Of course, that's just my opinion. I could be wrong. (stolen catchphrase).
 
 
Jun 4, 2010
"Ideas are worthless. Execution is everything."

That's a bit too much of a blanket statement for me to agree with. I'd say ideas have worth only inasmuch as the results of attempting to execute on the idea are predictable. An idea that's easier to execute successfully is "better" than an idea that's difficult to execute.

Furthermore, isn't good or bad execution the result of several smaller ideas? If I have a task to do and have an idea to have a few drinks at lunch and then do a half-assed job that screws up the execution, is that a bad idea, or bad execution. Perhaps this goes to your point that people don't understand what an "idea" is, but I would have a hard time distinguishing all the thinking I do during daily life from the thinking that constitutes "having an idea."

With that said, I certainly agree that at such an early stage for a movie, there's no way to tell if an idea is good or bad. But that doesn't keep people from trying, even if that's a bad idea.

Anyway, now I'm going to go hallucinate that you said it's a bad idea to try to categorize ideas as good or bad. And now I'm going to quietly laugh at how stupid you are.
 
 
+21 Rank Up Rank Down
Jun 4, 2010
Hate to nitpick, but Hogan's Heroes was a German POW camp, not a Nazi concentration camp. I'm only clarifying this point because my upcoming TV comedy "Auschwitz, It's a Gas!" is currently in pre-production.
 
 
Jun 4, 2010
It's sad to hear Scott promoting the very propaganda spread by the pointy-haired bosses to justify keeping scientists' salaries low!

Ideas can be hard to monetize, but that's not the same as being worthless.

And, there are LOTS of movie ideas that are obviously bad ideas from the start. Every single frickin' movie based on a videogame, for example.
 
 
Jun 4, 2010
"Ideas are worthless. Execution is everything."

...just ask Texas.
 
 
Jun 4, 2010
I was a bit skeptical when initially reading this post, but several of the examples proved a fair point. Its also delightful that I am wearing my XKCD shirt today.
 
 
Jun 4, 2010
I love dilbert, i love the comics, i love the books. I wanted to watch the tv show, but it sucked, mainly it was the actors voices which were unusual and irritating. Fix that and make it faster paced and it could be worth watching. Office space is a great movie. The office is a great tv show. "Cubefarm" will be a great movie if its done properly
 
 
Jun 4, 2010
How about a sitcom about some black guys who fly around in a lowrider/semi car in the 23rd century?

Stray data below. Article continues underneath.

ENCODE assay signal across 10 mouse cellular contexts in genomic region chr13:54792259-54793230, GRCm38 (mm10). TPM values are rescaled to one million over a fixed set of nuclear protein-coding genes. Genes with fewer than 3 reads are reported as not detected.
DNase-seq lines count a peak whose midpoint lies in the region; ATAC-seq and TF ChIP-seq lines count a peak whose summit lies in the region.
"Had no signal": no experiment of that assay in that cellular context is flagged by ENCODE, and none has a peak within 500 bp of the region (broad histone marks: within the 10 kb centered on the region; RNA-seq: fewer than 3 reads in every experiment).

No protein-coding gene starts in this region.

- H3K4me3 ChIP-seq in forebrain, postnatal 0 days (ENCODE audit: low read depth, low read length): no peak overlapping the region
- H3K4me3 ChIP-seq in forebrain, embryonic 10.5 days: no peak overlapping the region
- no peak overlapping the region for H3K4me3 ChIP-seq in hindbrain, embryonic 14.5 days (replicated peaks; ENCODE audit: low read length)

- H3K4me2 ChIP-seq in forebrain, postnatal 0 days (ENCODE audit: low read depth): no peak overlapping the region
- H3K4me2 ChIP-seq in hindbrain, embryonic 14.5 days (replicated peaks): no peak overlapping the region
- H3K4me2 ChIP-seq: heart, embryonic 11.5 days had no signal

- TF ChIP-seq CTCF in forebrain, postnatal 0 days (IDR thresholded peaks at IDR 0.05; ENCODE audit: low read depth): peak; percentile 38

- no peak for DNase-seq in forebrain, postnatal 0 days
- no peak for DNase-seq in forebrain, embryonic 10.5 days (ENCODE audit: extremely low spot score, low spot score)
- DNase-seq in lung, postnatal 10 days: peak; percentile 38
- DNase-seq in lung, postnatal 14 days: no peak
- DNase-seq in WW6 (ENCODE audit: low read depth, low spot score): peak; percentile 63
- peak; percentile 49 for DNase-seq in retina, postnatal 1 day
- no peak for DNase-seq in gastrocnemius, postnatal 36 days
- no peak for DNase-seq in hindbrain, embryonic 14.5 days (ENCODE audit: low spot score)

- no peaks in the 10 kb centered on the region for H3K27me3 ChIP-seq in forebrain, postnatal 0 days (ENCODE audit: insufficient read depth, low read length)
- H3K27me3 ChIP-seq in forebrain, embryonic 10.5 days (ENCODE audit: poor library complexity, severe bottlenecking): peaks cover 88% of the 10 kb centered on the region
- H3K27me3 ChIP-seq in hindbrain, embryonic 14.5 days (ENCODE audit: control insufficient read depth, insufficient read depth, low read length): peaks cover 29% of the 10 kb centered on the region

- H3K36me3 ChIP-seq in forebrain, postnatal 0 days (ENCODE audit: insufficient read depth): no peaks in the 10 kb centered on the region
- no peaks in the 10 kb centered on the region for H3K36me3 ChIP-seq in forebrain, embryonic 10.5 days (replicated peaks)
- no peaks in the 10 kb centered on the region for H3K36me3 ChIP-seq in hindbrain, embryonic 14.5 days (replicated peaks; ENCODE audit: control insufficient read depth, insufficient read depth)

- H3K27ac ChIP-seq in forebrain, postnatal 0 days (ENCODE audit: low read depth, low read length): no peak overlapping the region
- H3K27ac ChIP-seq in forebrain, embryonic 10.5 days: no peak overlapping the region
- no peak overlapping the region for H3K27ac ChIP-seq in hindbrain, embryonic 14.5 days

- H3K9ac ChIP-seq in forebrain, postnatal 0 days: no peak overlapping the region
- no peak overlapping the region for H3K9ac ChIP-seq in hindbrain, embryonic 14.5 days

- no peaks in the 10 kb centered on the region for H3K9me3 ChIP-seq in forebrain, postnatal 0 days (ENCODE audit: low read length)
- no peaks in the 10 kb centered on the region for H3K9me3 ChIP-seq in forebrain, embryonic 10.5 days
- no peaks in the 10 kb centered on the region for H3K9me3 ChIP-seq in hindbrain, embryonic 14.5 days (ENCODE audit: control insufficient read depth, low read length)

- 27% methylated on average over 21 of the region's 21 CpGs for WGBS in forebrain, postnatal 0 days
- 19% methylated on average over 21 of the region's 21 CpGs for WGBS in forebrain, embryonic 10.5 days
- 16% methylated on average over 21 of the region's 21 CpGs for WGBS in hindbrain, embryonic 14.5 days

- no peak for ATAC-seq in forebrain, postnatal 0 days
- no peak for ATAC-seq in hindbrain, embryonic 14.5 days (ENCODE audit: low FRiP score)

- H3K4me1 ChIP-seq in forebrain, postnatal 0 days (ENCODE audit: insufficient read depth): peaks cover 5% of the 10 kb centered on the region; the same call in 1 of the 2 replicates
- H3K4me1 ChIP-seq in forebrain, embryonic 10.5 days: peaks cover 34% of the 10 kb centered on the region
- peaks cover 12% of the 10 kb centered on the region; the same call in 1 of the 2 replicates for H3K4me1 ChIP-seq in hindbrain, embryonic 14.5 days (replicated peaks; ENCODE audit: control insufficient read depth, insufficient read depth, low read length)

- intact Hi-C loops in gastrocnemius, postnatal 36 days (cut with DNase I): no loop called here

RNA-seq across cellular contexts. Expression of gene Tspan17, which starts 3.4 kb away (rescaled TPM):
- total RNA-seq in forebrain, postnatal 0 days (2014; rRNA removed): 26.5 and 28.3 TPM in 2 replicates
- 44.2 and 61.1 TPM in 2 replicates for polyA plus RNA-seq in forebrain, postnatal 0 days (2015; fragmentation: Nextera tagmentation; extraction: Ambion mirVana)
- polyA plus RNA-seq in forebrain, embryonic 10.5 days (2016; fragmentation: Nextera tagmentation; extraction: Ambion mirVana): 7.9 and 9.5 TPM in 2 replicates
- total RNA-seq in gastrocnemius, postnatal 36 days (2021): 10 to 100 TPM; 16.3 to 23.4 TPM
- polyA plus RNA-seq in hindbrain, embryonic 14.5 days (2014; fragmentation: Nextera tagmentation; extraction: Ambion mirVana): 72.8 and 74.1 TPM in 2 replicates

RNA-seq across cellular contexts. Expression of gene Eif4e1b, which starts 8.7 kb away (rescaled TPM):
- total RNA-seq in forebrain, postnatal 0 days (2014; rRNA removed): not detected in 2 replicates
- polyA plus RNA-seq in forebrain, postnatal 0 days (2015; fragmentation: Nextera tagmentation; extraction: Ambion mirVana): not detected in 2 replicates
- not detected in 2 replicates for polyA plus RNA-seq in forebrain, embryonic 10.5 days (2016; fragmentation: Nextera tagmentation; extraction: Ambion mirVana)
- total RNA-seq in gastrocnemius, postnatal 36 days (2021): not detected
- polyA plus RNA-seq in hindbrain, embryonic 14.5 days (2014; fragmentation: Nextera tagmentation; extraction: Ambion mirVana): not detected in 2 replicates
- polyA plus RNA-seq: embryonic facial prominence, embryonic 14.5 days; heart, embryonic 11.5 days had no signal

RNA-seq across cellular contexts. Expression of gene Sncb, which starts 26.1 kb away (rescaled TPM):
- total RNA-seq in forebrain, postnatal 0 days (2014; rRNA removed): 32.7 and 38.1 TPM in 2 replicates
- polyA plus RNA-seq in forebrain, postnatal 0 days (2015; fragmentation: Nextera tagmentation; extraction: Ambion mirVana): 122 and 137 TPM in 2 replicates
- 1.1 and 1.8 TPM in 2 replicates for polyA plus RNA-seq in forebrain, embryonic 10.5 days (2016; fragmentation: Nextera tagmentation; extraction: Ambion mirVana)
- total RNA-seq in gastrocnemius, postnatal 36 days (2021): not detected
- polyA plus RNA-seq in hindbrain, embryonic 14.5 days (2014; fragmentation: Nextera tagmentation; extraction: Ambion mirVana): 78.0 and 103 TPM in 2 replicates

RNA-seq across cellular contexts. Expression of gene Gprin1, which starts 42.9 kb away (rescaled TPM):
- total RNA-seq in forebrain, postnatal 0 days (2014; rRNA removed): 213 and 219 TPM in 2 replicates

Yeah, it was called Homeboys in Outer Space.
 
 
+3 Rank Up Rank Down
Jun 4, 2010
I think that instead of a movie Dilbert should be brought back to TV it was an awesome show and I know about 71,000 people that would watch it if they brought it back (don't believe look up dilbert cartoon on Youtube has 71,000 plus views)
 
 
-2 Rank Up Rank Down
Jun 4, 2010
I think that instead of a movie Dilbert should be brought back to TV it was an awesome show and I know about 71,000 people that would watch it if they brought it back (don't believe look up dilbert cartoon on Youtube has 71,000 plus views)
 
 
0 Rank Up Rank Down
Jun 4, 2010
What if you crossed Dilbert with Animal Farm using Pixar expertise and filmed in IMAX 3D? I'd see that...
 
 
Jun 4, 2010
While I agree that ideas are usually a poor indicator how successful a final product (and especially a film) will be, it doesn't mean that we can't criticize ideas as standalone items.

I can think of more than a few times where I can look at a failed movie/product/business and correctly speculate that the idea wasn't exactly a fertile breeding ground for success. Google "The Human Centipede" for a particularly good example of this.

And wow, I can't imagine what your Inbox must look like if you've got a Google Alert on Dilbert.
 
 
+10 Rank Up Rank Down
Jun 4, 2010
Shhhhh...
I think you may have just given a tremendous amount of fodder for pointy-haired bosses to claim their their idiotic idea only failed because of poor worker implementation.
 
 
Jun 4, 2010
"I've long been fascinated by the common human illusion that ideas can be sorted into good and bad, when all experience shows this not to be the case. "

Thank you! I have never understood the need of folks to create a black and white set of opposites, or to create a "best" label. Or even a "favorite" label.

It is all relative to situation, which is another way of saying "execution". What is my favorite comic strip? Well that depends on my mood, or the theme of the strip, or the whatever. And even then, the lines are blurred by daily execution and my own perceptions.

We want life to be so easy to understand and so we look for clear labels. In the end we create limitations on our understanding. And we create limits on what is possible.